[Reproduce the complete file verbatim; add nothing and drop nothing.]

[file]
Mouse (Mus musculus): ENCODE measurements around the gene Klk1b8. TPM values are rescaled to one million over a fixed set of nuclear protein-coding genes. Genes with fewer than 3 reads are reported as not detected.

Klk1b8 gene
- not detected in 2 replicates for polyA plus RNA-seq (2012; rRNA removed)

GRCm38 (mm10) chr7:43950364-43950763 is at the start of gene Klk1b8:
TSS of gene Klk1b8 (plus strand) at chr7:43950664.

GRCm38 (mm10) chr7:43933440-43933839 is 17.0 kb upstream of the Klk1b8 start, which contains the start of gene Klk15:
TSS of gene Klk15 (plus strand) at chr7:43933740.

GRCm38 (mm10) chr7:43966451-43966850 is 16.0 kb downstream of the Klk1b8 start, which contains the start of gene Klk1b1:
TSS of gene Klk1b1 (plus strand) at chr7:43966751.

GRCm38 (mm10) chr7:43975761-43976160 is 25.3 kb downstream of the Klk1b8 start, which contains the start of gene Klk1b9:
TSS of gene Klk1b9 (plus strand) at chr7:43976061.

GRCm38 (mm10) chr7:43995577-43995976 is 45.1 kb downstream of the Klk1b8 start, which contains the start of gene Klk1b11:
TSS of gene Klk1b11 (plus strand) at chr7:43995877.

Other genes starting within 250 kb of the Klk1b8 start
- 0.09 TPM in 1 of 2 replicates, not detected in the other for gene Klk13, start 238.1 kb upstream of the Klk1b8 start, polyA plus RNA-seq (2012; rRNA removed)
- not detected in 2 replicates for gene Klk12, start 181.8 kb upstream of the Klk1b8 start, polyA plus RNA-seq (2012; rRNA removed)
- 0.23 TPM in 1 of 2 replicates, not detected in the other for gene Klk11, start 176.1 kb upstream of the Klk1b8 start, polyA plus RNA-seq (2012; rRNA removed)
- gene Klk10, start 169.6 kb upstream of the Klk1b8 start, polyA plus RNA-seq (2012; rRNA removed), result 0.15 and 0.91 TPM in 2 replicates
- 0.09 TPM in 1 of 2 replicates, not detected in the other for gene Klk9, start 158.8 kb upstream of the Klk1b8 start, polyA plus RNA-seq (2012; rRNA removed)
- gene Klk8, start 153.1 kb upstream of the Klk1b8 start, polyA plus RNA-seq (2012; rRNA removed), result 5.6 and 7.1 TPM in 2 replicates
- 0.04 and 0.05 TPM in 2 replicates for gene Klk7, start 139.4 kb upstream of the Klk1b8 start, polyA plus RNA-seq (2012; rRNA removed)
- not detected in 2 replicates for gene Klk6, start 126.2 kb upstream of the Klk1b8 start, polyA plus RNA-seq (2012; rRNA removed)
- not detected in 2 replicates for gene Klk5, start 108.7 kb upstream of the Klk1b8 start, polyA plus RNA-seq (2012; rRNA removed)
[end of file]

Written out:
Mouse (Mus musculus): ENCODE measurements around the gene Klk1b8. TPM values are rescaled to one million over a fixed set of nuclear protein-coding genes. Genes with fewer than 3 reads are reported as not detected.

Klk1b8 gene
- not detected in 2 replicates for polyA plus RNA-seq (2012; rRNA removed)

GRCm38 (mm10) chr7:43950364-43950763 is at the start of gene Klk1b8:
TSS of gene Klk1b8 (plus strand) at chr7:43950664.

GRCm38 (mm10) chr7:43933440-43933839 is 17.0 kb upstream of the Klk1b8 start, which contains the start of gene Klk15:
TSS of gene Klk15 (plus strand) at chr7:43933740.

GRCm38 (mm10) chr7:43966451-43966850 is 16.0 kb downstream of the Klk1b8 start, which contains the start of gene Klk1b1:
TSS of gene Klk1b1 (plus strand) at chr7:43966751.

GRCm38 (mm10) chr7:43975761-43976160 is 25.3 kb downstream of the Klk1b8 start, which contains the start of gene Klk1b9:
TSS of gene Klk1b9 (plus strand) at chr7:43976061.

GRCm38 (mm10) chr7:43995577-43995976 is 45.1 kb downstream of the Klk1b8 start, which contains the start of gene Klk1b11:
TSS of gene Klk1b11 (plus strand) at chr7:43995877.

Other genes starting within 250 kb of the Klk1b8 start
- 0.09 TPM in 1 of 2 replicates, not detected in the other for gene Klk13, start 238.1 kb upstream of the Klk1b8 start, polyA plus RNA-seq (2012; rRNA removed)
- not detected in 2 replicates for gene Klk12, start 181.8 kb upstream of the Klk1b8 start, polyA plus RNA-seq (2012; rRNA removed)
- 0.23 TPM in 1 of 2 replicates, not detected in the other for gene Klk11, start 176.1 kb upstream of the Klk1b8 start, polyA plus RNA-seq (2012; rRNA removed)
- gene Klk10, start 169.6 kb upstream of the Klk1b8 start, polyA plus RNA-seq (2012; rRNA removed), result 0.15 and 0.91 TPM in 2 replicates
- 0.09 TPM in 1 of 2 replicates, not detected in the other for gene Klk9, start 158.8 kb upstream of the Klk1b8 start, polyA plus RNA-seq (2012; rRNA removed)
- gene Klk8, start 153.1 kb upstream of the Klk1b8 start, polyA plus RNA-seq (2012; rRNA removed), result 5.6 and 7.1 TPM in 2 replicates
- 0.04 and 0.05 TPM in 2 replicates for gene Klk7, start 139.4 kb upstream of the Klk1b8 start, polyA plus RNA-seq (2012; rRNA removed)
- not detected in 2 replicates for gene Klk6, start 126.2 kb upstream of the Klk1b8 start, polyA plus RNA-seq (2012; rRNA removed)
- not detected in 2 replicates for gene Klk5, start 108.7 kb upstream of the Klk1b8 start, polyA plus RNA-seq (2012; rRNA removed)